More and more farmers across the country are reaping rice harvests better than what they were reaping earlier, by following a set of practices, popularly called as System of Rice Intensification.
SRI which is neither a technology nor a variety, is based on altering a set of practices in paddy cultivation resulting in better yields and lesser use of resources.Sounds simple. Yes, farmers who are watching results on others fields have been quick to adopt it, altering practices suiting their conditions, and certainly harvesting enhanced yields.
SRI’s potential to enhance yields is not only being experienced by farmers on fields but was also confirmed by a study conducted by International Water Management Institute (IWMI) Hyderabad and Tamil Nadu Agriculture University (TNAU).
The study which covered 13 major rice-growing states in India, indicated that fields with SRI on an average yielded 22% higher than the non-SRI fields. This means, if SRI is adopted on all the 42 million hectares of cultivated paddy area should be able to produce an additional 30 million tonnes of rice.
SRI method started its journey in India during the early 2000. Farmers enthusiasm supported by initiatives by development organizations, helped to understand, experiment and promote SRI in certain pockets in the country. While farmers and CSOs were quick to adopt SRI, and adapt it to many other crops like wheat, finger millet, sugarcane, rapeseed, redgram etc., majority of the researchers and the government agencies have largely been skeptical about the results from SRI.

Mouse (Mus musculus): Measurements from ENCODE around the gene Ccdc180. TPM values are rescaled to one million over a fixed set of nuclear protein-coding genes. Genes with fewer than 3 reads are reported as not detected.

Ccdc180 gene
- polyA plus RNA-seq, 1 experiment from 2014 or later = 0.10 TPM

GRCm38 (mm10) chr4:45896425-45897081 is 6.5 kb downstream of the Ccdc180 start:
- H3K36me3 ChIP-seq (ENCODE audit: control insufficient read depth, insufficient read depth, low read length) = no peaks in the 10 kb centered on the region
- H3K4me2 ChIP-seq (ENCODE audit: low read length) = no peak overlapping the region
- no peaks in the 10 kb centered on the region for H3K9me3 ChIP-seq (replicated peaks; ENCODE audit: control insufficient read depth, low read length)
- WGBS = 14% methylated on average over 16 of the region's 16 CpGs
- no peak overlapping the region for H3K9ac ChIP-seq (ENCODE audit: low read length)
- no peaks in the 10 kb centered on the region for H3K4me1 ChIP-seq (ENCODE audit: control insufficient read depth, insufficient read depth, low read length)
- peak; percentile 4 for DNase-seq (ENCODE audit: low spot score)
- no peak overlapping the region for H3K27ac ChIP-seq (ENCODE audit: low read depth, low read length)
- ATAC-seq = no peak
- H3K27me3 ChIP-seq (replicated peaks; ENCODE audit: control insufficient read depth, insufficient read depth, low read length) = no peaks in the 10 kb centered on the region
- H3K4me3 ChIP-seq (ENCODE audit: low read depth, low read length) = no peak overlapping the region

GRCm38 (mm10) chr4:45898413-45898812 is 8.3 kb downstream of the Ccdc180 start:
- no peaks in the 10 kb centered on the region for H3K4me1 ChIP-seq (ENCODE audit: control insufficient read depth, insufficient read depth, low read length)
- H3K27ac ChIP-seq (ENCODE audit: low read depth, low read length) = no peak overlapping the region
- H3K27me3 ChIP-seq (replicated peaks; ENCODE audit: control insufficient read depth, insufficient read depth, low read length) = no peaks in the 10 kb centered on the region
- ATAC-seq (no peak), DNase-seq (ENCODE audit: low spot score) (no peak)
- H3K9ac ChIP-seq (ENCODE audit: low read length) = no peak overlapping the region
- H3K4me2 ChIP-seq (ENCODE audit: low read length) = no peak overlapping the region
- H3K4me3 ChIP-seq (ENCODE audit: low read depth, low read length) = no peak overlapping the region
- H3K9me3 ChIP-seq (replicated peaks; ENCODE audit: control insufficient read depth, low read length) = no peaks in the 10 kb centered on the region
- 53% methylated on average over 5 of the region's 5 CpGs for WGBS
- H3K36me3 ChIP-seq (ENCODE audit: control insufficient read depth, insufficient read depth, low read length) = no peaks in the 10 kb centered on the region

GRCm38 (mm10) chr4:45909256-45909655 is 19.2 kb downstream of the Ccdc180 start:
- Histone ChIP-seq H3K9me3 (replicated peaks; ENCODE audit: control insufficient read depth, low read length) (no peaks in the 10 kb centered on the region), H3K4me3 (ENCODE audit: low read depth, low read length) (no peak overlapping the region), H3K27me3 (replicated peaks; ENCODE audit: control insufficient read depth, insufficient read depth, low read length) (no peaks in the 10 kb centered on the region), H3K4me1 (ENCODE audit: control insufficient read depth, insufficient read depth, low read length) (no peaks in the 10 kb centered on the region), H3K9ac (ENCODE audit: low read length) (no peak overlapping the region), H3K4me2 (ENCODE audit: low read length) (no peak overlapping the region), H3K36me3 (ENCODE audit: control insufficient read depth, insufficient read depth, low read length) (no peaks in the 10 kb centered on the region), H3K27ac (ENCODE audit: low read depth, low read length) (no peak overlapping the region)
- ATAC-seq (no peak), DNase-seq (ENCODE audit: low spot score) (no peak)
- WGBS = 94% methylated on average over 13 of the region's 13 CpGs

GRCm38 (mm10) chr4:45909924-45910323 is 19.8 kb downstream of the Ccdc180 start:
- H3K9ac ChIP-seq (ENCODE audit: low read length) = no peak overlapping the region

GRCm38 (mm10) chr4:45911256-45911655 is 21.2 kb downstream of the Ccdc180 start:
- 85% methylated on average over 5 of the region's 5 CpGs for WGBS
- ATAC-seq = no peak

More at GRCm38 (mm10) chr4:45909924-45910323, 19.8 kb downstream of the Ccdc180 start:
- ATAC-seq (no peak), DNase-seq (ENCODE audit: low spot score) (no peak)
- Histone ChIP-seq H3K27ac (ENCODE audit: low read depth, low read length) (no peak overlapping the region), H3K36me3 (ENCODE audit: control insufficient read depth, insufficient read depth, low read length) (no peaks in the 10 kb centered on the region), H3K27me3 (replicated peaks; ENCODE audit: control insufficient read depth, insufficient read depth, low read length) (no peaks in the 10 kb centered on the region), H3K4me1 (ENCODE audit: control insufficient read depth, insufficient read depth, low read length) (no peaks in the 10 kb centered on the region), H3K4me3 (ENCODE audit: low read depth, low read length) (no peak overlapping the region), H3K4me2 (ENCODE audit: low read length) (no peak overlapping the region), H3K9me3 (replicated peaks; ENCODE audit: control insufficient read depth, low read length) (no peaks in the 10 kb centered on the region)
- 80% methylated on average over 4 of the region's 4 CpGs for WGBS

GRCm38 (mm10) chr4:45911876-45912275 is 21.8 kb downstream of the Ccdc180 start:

Rice being the staple food of more than half the world’s population of seven billion, upscaling SRI on a war footing becomes the need of the hour to meet the food needs. Several initiatives are being taken up by the Civil Society Organisations, some State Governments, financial institutions like NABARD, philanthropic institutions like Sir Dorabji Tata Trust.
The largest spread is seen in states like Tamil Nadu, Tripura and Bihar through Departments of Agriculture. In states where the government is not playing a pro active role in promoting SRI, the spread is largely through Civil Society Organisations like PRADAN (Anil Verma, p.10), CIKS (S Subhashini, p.25), (T M Radha, p.38) supported by donors such as Sir Dorabji Tata Trust (SDTT), Deshpande Foundation, Aga Khan Rural Support Project, etc.
Upscaling is also happening by integrating SRI promotion as a part of larger Rural Livelihood programmes of the State like Jeevika in Bihar, MPRLS in Madhya Pradesh, Society for Elimination of Rural Poverty (SERP) in Andhra Pradesh and Orissa Livelihood Mission (OLM) in Odisha. (Shambu Prasad and B C Barah, p.16). Interestingly, corporates are also promoting SRI as part of their CSR programmes. (Amitesh Chandra, p.13).
A number of initiatives are emerging for networking, creating platforms for intensive discussions and sharing. The National Consortium on SRI is one such initiative. The National Consortium on SRI is a coalition of practitioners, policy makers, resource institutions and scientists, who have come together voluntarily to advance science, strengthen practice and take up policy advocacy in favour of SRI. (Shambu Prasad and B C Barah, p.16). Knowledge networking through electronic platforms like the SRI Google group (Anibrata Biswas, p.8) have also emerged with the support of SD Tata Trust, enabling knowledge building on SRI.
All this is very encouraging. But in the pursuit of upscaling SRI, one needs to remember what Norman Uphoff says, “SRI story is more than agriculture. It is equally about people, their needs, their capabilities, their limitations, their altruism and their creativity. In many respects, SRI is about potentials – socio-cultural and bio-physical – and about the expression of potentials within plant seeds, within soil systems and within human minds and spirits. And we can gain even more by working across sectors, institutions and statuses”.